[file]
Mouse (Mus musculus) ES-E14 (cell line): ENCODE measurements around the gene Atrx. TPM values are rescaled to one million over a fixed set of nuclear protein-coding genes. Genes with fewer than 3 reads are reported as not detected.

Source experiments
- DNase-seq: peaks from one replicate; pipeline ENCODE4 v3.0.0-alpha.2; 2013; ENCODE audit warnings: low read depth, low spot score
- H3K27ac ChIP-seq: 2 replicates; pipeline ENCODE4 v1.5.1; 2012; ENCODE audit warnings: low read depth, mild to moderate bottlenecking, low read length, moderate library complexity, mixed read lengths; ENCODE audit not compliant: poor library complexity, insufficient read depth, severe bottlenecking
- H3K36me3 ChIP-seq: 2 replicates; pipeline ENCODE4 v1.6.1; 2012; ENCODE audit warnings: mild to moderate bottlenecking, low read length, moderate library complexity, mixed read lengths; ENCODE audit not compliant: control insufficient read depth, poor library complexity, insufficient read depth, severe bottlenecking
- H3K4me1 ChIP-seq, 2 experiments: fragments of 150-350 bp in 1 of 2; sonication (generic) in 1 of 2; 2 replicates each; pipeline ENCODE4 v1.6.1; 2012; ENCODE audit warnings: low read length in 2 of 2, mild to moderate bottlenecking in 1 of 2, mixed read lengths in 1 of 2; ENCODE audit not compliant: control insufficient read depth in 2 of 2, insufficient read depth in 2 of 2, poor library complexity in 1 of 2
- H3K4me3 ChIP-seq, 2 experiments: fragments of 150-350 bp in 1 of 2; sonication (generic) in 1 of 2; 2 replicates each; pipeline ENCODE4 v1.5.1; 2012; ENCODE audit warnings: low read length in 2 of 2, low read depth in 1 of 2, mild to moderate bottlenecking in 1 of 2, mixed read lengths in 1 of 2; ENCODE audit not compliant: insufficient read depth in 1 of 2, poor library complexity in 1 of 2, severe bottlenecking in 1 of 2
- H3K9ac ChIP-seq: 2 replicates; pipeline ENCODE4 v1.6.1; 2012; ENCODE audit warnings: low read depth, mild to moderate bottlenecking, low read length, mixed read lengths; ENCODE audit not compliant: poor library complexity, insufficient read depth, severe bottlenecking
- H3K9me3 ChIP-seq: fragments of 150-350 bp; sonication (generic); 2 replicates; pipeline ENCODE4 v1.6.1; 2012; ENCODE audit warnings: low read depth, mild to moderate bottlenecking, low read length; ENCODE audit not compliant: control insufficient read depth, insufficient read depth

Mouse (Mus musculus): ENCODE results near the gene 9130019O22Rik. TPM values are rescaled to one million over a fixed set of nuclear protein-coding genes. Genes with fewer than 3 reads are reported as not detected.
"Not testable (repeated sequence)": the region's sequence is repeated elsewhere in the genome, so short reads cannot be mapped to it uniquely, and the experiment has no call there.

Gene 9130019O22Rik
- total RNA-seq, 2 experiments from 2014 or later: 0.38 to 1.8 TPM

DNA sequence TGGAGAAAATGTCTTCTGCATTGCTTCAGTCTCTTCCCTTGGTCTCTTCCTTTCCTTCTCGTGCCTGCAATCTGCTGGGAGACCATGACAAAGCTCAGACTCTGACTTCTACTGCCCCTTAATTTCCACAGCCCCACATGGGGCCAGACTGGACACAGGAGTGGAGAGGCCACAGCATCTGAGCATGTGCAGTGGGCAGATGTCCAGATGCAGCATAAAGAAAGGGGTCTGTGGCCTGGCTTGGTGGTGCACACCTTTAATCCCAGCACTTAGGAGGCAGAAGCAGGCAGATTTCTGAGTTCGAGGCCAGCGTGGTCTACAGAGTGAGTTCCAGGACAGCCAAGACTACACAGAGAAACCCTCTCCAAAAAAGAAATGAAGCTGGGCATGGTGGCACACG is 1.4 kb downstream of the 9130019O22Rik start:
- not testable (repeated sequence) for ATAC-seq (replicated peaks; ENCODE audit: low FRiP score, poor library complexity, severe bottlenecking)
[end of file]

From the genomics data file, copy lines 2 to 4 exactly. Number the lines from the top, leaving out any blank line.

Source experiments
- DNase-seq: peaks from one replicate; pipeline ENCODE4 v3.0.0-alpha.2; 2013; ENCODE audit warnings: low read depth, low spot score
- H3K27ac ChIP-seq: 2 replicates; pipeline ENCODE4 v1.5.1; 2012; ENCODE audit warnings: low read depth, mild to moderate bottlenecking, low read length, moderate library complexity, mixed read lengths; ENCODE audit not compliant: poor library complexity, insufficient read depth, severe bottlenecking